Co-Occurrence of Attention-Deficit Disorder and Learning Disability: An Overview of Research
Maynard, Janice, Tyler, J. Larry, Arnold, Mit, Journal of Instructional Psychology
Current studies concerning the co-occurrence, of attention deficit disorder and one or more learning disabilities are examined. Information is reported from four major aspects of the research: (a) statistical accounts of the prevalence of attention deficit disorder and the simultaneous occurrence of the two disorders; (b) subtypes of attention deficit disorder as they relate to learning disabilities; (c) findings and suggestions as to causes for the co-occurrence; and (d) educational implications based on current research.
Research acknowledges that learning disability and attention deficit disorder (ADD) frequently co-occur. In addition to significant inattentiveness, impulsivity, and hyperactivity, primary characteristics manifested in children diagnosed as ADD include "learning disorder" and "academic underachiever" (Marshall & Hynd, 1997; Stanford & Hynd, 1994). Estimates of co-morbidity of ADD and learning disability range from approximately 20% (Javorsky, 1996) to approximately 50% (Riccio & Jemison, 1998). Estimates of reports vary, depending on the way learning disability is defined or ADD is assessed. While this rate of co-occurrence has led some to theorize that the two disorders share overlapping deficits (Marshall & Hynd, 1997), other research concludes that ADD and learning disability are separate and distinct entities that often co-occur (Riccio & Jemison, 1998).
The purpose of this paper is to review the contemporary literature related to the cooccurrence of attention-deficit disorder (ADD), with and without hyperactivity, and specific learning disabilities. Factors common to children with either learning disability or attention deficit disorder as compared to common features of children diagnosed as having both ADD and learning disability are presented.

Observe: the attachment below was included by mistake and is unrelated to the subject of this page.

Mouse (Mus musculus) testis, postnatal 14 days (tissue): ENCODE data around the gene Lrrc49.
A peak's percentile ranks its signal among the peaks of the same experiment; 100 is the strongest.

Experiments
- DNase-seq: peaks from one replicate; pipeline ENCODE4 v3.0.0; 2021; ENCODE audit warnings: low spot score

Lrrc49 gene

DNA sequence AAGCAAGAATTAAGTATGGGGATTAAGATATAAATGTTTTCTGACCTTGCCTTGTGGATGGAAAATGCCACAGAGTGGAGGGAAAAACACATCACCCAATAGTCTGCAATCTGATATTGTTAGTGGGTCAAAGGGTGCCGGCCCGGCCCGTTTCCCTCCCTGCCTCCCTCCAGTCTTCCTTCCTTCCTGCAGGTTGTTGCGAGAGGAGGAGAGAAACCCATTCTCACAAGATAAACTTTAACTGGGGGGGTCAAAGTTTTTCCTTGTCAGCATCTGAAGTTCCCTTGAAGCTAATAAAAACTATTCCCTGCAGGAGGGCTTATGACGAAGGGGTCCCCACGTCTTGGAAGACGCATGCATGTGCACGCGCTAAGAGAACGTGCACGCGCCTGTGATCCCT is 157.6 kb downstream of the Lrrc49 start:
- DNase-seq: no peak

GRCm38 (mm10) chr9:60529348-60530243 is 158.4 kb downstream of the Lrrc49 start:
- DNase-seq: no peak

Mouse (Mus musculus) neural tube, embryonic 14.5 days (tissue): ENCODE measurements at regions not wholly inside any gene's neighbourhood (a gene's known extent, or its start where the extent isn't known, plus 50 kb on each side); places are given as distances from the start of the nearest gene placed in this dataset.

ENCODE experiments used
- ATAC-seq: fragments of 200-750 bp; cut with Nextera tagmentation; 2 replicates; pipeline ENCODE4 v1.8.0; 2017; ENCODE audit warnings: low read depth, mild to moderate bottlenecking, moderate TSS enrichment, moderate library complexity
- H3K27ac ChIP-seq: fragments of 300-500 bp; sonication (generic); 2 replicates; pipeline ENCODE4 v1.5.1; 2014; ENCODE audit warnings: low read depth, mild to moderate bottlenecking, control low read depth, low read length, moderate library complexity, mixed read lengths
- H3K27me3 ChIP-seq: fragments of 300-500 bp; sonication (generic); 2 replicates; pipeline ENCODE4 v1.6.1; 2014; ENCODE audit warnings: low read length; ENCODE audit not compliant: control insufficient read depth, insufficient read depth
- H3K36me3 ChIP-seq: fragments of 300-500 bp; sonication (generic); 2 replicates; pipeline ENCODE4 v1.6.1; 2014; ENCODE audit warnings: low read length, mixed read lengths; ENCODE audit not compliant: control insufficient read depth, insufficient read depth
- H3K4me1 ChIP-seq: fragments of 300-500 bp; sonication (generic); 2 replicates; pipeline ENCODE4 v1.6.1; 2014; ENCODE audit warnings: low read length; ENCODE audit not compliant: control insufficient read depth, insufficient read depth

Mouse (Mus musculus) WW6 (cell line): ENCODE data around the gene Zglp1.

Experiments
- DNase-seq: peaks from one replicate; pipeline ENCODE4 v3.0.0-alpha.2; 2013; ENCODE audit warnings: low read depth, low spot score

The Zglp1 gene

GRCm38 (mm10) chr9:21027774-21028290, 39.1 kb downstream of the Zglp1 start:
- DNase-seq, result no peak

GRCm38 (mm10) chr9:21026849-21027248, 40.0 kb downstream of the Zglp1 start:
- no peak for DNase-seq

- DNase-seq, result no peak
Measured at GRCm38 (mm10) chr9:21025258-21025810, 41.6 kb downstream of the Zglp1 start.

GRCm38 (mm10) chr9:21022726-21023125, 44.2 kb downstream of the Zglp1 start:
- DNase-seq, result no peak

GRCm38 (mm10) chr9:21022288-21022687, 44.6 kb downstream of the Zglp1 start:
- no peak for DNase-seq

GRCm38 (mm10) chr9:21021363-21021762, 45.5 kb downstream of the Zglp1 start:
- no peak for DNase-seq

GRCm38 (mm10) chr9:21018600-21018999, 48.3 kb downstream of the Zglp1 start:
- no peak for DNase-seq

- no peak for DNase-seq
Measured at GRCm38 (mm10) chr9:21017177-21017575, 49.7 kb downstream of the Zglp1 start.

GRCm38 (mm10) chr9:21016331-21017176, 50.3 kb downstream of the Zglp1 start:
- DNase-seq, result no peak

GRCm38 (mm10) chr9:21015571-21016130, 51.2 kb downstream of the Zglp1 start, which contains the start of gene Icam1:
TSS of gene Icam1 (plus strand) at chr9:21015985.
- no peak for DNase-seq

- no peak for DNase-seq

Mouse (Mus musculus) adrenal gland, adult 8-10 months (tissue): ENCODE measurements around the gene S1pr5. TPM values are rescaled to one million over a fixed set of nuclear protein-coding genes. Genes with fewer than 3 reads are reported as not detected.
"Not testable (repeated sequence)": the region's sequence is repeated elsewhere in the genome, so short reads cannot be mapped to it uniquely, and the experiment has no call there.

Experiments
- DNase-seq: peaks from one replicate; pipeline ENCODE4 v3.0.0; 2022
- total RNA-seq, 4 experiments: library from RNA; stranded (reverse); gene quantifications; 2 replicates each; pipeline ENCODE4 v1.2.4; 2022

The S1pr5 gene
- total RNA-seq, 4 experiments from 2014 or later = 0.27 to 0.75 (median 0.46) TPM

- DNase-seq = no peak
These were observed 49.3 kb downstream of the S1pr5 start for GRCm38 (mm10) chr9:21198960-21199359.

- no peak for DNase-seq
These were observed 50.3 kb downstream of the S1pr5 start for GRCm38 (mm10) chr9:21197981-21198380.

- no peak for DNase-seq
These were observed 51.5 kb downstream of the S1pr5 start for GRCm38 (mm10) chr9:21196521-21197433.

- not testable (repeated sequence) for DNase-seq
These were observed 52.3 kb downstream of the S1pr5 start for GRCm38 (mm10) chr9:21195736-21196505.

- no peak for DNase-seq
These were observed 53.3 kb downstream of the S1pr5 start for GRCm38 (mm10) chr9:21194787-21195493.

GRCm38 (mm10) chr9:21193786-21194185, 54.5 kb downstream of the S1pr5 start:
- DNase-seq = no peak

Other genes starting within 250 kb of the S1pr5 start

Attention deficit disorder occurs in an estimated 3 to 5% of school age children and is one of the most frequent reasons children are referred for evaluation (Stanford & Hynd, 1994). ADD was originally considered as "minimal brain dysfunction" and thus related to learning disability (Riccio & Jemison, 1998). However, the American Psychiatric Association (APA) gradually recognized it as a behavioral disorder separate from the developmental learning disabilities. The APA has recently further described the disorder as having subtypes: predominantly inattentive (or without hyperactivity), predominantly hyperactive, and combined type (Riccio & Jemison, 1998).
Stanford and Hynd (1994) found that Children with ADD have been found to be more disabled academically and cognitively than those without ADD. The disorder, which often occurs with learning disabilities, appears not only to have a negative effect on school achievement, but limits functional ability in other environments as well. While some studies have indicated an overlap in the area of attention between ADD and learning disability relative to cognitive behavior, their research did not support such an overlap in the behavioral domain.
Stolzenberg and Julkowski (cited in Marshall & Hynd, 1997) hypothesized that children with ADD experience difficulty decoding in reading and computing in math because working memory problems based on attention, interfere with absolute symbol systems necessary to these skill areas. Zentall and Ferkes (cited in Riccio & Jemison, 1998) expressed the view that inattention and disorganization, which relate to cognitive style, contribute to math computation deficiency. On the other hand, decreased IQ, memory, and reading ability seem to correlate with comprehension in reading and problem solving. Of interest are the findings that the cognitive tasks that are often predictive of reading disability have been found to be deficient in individuals with ADD. Among such tasks are naming, perceptual speed, and speed of cognitive processing (Marshall & Hynd, 1997). While lack of proficiency in these tasks has been shown to be predictive, Wood and Felton (cited in Riccio & Jemison, 1998) found attention variables themselves not to predict reading achievement. …